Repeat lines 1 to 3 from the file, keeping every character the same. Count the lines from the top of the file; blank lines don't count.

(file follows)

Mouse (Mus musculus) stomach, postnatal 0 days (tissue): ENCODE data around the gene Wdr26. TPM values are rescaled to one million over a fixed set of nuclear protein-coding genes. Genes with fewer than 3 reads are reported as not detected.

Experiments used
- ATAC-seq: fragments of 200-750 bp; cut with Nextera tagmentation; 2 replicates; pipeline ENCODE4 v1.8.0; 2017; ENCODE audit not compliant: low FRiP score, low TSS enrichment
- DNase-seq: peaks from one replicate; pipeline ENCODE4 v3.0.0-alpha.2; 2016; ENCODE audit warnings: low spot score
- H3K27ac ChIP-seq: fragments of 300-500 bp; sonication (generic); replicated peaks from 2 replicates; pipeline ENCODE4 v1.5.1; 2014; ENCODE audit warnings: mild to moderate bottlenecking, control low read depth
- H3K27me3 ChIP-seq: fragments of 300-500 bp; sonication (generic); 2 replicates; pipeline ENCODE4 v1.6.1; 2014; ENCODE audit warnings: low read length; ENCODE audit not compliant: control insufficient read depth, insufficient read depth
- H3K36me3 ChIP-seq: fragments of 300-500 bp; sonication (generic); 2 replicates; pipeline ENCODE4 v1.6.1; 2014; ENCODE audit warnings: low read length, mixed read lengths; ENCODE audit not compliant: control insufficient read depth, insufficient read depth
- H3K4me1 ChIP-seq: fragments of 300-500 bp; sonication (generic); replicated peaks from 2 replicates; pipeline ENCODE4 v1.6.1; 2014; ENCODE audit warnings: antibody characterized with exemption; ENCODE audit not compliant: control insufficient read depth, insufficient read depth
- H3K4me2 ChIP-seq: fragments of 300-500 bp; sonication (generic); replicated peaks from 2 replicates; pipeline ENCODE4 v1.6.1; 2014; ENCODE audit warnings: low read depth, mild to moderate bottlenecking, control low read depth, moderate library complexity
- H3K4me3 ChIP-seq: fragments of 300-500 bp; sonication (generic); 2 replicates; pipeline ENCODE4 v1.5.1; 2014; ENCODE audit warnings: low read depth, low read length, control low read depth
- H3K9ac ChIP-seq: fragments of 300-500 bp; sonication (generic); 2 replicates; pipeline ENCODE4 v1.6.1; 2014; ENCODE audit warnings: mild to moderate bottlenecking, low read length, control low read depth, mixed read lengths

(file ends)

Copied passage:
Mouse (Mus musculus) stomach, postnatal 0 days (tissue): ENCODE data around the gene Wdr26. TPM values are rescaled to one million over a fixed set of nuclear protein-coding genes. Genes with fewer than 3 reads are reported as not detected.

Experiments used
- ATAC-seq: fragments of 200-750 bp; cut with Nextera tagmentation; 2 replicates; pipeline ENCODE4 v1.8.0; 2017; ENCODE audit not compliant: low FRiP score, low TSS enrichment